Even though Wolken gets that part wrong, consider this paragraph:

Jim Boeheim has had seasons vacated at Syracuse. John Wooden’s nine championships at UCLA were largely won on the backs of players funneled by booster Sam Gilbert. From Jim Harrick to Steve Fisher to Jim Valvano, Calipari joins a long list of title-winning coaches who have had a black mark on their resume. If he’s the villain of college basketball, then who exactly are the good guys?

See what I mean? Even while he gets things wrong above, and it may be an honest mistake, Wolken gets a lot right. This is something we have been saying for years distilled down to one paragraph. It genuinely guts the media portrayal of Calipari as some kind of evil wizard, and puts his NCAA troubles in the proper perspective.

The Kentucky name, the tradition, the banners, the Big Blue? They were all meaningless. Players didn’t care about any of that. College basketball had changed a lot in a decade, but Kentucky was still clinging to the past. Calipari, with a renegade reputation and an NBA-centric approach, had begun to leave those kinds of programs in the dust.

Again, penetrating and accurate. And painful. Those of us who stand by Kentucky tradition have had to face the withering of it's significance in the age of the, "one and done" and, "If you like it then you'd better put a ring on it." Tradition matters only to us old-timers, and none of us old-timers are in line for a basketball scholarship at UK.

Today's kids could care less about what UK has done; they only want to know what UK can do to further their dream. That's honest. That's the truth. As usual, the truth hurts, but UK fans have come to the decision that they prefer a tradition of winning to a tradition of tradition, where winning takes second place to some kind of faux moral superiority.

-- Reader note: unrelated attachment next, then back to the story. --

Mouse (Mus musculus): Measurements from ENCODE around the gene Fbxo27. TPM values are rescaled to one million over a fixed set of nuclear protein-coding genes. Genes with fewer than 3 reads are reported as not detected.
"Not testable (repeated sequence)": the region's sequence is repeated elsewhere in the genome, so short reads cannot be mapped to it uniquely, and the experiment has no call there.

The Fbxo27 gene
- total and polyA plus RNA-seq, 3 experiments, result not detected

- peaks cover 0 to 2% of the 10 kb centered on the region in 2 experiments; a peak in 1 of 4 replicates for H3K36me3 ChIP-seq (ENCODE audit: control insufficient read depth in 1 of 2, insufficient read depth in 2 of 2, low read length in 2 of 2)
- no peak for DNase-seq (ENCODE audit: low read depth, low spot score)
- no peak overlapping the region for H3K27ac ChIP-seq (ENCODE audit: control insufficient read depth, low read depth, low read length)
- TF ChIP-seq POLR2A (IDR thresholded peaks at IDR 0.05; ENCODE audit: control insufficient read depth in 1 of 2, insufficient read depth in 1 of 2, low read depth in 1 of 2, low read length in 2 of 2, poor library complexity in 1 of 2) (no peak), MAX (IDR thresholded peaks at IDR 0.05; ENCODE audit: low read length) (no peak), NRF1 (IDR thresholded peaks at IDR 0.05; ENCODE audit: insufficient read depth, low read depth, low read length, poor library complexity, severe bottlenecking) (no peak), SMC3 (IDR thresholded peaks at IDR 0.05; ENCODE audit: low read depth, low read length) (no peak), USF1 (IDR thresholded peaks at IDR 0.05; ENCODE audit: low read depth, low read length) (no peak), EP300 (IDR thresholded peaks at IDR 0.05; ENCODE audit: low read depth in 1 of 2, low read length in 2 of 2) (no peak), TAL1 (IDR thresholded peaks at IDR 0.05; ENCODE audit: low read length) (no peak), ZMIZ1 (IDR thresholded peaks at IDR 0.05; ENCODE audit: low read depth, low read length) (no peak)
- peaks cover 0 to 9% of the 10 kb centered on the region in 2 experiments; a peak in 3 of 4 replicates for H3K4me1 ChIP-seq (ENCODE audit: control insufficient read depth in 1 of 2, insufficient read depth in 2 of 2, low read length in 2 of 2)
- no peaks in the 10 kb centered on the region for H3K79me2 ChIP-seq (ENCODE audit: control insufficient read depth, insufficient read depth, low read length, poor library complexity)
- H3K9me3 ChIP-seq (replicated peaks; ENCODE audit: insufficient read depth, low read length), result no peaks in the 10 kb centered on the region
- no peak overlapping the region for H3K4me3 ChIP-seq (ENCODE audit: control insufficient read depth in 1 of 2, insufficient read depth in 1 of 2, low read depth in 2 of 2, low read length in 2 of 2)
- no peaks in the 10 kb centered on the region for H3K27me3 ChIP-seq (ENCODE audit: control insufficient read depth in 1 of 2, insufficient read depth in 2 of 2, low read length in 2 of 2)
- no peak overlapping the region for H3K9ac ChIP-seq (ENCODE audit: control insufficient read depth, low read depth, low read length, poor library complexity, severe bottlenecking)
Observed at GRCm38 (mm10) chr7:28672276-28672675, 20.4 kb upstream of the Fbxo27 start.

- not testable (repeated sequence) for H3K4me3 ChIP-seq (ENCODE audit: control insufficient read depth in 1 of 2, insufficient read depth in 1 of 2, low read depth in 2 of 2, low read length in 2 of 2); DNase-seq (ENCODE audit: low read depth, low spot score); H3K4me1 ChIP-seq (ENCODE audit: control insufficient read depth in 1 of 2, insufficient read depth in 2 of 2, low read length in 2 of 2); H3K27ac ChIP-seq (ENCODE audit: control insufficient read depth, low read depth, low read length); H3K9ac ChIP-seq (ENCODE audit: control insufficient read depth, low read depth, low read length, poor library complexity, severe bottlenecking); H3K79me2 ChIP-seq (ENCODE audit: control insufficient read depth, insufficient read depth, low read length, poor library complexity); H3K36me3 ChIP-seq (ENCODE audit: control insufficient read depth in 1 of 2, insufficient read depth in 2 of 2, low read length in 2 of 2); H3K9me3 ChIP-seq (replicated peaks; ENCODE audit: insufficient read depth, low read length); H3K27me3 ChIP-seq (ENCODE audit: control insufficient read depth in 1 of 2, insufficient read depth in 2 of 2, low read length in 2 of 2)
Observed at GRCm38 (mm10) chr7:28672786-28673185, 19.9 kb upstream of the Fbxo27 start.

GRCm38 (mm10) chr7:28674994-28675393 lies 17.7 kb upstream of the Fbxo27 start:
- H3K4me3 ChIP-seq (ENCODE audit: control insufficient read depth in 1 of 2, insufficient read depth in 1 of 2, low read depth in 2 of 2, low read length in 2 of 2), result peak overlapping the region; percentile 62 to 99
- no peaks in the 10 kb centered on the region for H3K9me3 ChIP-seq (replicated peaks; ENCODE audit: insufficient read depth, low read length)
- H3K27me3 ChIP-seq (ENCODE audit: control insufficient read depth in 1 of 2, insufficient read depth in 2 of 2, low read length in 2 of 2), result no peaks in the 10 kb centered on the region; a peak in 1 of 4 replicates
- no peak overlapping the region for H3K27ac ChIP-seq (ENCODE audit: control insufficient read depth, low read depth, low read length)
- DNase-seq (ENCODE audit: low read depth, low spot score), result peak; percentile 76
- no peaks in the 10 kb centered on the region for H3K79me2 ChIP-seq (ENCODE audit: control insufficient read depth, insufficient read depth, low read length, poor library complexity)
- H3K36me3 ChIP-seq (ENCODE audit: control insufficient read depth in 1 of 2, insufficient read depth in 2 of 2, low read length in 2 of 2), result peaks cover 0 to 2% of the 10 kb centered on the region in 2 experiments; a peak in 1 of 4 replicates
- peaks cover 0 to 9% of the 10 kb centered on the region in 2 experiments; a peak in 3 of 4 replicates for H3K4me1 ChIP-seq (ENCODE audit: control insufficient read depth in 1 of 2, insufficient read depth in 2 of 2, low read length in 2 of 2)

Calipari is selling what today's best players want to buy, because he understands that Kentucky tradition is no longer in style. It's a nice add-on, like a sunroof or navigation console on a new car, but it doesn't sell a thing by itself. Tradition has become a thing for players to point to in media interviews as a big reason for their matriculation rather than having to cynically tell the truth, which is that UK is the most likely path for them to get to the first round of the NBA.

So chalk us UK fans up as idealists recently converted to the reality of pragmatism, but that's not the hypocrisy Wolken seems eager to ascribe to us. Again, I am not sure if that was intentional on Wolken's part, but even if it was, it doesn't render the rest of the article invalid.

There are a lot more articles like this in the queue, and more being written every day. We'll get to some of them in due course -- let's face it, we have the time. Winning a national championship has a way of making the world slow down for fans, because let's be honest -- it has been a long time coming and we are all due for a little celebration.

A random thought -- will Thayer Evans and Bobby Knight be getting together to cry in each other's beer now? God, I'd like to be a fly on that wall ...